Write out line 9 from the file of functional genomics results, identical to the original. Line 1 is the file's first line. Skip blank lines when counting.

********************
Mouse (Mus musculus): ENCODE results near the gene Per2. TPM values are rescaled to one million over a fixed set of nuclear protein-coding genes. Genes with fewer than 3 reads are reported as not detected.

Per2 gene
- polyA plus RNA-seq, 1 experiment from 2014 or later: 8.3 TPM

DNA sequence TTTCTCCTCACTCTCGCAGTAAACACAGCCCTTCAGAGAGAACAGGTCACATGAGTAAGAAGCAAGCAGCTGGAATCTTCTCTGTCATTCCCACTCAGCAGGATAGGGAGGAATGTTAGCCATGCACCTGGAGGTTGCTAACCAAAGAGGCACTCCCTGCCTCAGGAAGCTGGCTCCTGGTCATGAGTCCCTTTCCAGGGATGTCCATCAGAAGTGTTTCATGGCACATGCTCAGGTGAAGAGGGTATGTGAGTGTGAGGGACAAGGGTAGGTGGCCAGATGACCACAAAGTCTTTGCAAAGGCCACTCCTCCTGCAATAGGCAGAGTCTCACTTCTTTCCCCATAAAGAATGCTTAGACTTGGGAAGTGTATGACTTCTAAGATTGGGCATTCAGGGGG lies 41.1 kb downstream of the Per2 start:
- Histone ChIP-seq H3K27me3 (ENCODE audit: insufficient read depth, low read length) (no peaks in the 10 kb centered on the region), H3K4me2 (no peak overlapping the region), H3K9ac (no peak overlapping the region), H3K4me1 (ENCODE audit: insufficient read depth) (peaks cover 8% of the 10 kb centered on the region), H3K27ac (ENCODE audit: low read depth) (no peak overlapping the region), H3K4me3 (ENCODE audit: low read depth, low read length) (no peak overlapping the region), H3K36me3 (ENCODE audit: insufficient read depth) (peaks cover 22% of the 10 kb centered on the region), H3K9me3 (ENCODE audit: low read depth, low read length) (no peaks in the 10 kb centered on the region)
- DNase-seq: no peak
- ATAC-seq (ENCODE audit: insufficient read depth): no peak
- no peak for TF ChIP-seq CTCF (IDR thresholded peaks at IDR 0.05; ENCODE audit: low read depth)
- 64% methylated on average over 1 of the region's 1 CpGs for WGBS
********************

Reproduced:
- 64% methylated on average over 1 of the region's 1 CpGs for WGBS